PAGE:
“We were the biggest empire the world had ever seen. The idea that you can have a domestic history apart from it doesn’t make sense. Take the industrial revolution: the stories about spinning jennys and water frames are all part of our heritage. But where does the cotton being spun in those machines come from? At school, we went to mills and factories and nobody at any point in my education pointed out that the cotton processed in those mills was made by enslaved black Americans. When we talk about the history of the industrial revolution, the missing people in that revolution are the 1.8 million enslaved people who made that cotton. It was our biggest export and almost all of it came from the American deep south.”
In support of Black History Month, our Non-Fiction Book of the Month throughout October will be David Olusoga's award-winning Black and British: A Forgotten History.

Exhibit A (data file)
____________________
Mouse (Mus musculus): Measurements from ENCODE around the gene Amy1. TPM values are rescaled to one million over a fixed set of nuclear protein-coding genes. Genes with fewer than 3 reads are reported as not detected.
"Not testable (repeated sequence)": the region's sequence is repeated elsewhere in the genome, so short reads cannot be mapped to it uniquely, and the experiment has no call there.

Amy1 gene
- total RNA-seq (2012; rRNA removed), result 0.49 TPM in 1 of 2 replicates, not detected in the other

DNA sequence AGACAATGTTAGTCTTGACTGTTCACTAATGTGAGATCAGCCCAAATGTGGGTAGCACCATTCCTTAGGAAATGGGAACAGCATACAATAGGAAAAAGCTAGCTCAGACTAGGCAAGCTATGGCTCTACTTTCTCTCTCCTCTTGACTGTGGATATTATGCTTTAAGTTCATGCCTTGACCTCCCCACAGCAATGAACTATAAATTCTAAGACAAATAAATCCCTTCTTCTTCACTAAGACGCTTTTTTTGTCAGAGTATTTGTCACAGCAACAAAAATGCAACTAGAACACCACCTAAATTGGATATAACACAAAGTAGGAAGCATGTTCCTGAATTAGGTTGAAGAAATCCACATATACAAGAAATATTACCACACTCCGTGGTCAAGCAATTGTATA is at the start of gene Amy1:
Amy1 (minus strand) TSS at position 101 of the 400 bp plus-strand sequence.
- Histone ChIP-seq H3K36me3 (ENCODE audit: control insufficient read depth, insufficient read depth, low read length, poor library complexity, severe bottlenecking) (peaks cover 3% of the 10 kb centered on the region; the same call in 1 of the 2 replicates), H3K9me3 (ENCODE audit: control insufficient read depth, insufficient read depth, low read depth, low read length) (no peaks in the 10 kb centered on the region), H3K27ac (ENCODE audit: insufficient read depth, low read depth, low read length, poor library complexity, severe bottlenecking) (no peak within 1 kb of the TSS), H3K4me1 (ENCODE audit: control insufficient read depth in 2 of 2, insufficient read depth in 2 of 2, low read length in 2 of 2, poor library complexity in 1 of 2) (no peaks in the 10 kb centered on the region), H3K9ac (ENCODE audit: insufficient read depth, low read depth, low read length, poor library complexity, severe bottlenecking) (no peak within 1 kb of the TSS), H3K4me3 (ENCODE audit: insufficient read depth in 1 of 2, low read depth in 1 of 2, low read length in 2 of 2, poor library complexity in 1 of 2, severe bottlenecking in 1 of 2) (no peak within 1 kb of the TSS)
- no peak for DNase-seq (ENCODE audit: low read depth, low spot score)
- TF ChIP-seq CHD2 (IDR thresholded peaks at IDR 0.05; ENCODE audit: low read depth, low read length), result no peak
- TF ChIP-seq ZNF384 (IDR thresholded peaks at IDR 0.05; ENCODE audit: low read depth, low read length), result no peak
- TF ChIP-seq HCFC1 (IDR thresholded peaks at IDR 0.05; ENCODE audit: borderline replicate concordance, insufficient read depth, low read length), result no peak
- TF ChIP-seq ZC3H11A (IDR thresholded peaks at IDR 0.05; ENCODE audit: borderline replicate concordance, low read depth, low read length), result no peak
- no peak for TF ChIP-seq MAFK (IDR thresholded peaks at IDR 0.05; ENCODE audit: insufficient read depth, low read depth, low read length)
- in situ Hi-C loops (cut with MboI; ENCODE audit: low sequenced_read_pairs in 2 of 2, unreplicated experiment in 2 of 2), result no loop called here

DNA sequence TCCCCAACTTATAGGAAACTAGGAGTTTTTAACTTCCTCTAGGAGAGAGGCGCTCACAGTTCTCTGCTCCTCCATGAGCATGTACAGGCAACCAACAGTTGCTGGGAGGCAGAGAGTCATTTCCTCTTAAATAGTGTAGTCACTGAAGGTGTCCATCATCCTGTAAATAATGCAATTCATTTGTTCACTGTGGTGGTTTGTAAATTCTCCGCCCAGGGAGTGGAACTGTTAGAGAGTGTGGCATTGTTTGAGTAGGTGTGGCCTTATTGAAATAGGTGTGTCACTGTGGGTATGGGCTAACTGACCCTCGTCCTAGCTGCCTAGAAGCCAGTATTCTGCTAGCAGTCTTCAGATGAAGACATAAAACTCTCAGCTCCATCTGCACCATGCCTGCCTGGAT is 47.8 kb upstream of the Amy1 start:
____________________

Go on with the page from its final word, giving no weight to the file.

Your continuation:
Black and British: A Forgotten History
From Pan Macmillan:
In Black and British, award-winning historian and broadcaster David Olusoga offers readers a rich and revealing exploration of the extraordinarily long relationship between the British Isles and the people of Africa. Drawing on new genetic and genealogical research, original records, expert testimony and contemporary interviews, Black and British reaches back to Roman Britain, the medieval imagination and Shakespeare's Othello.
It reveals that behind the South Sea Bubble was Britain's global slave-trading empire and that much of the great industrial boom of the nineteenth century was built on American slavery. It shows that Black Britons fought at Trafalgar and in the trenches of the First World War. Black British history can be read in stately homes, street names, statues and memorials across Britain and is woven into the cultural and economic histories of the nation.
Unflinching, confronting taboos and revealing hitherto unknown scandals, Olusoga describes how black and white Britons have been intimately entwined for centuries. Black and British is a vital re-examination of a shared history, published to accompany the landmark BBC Two series.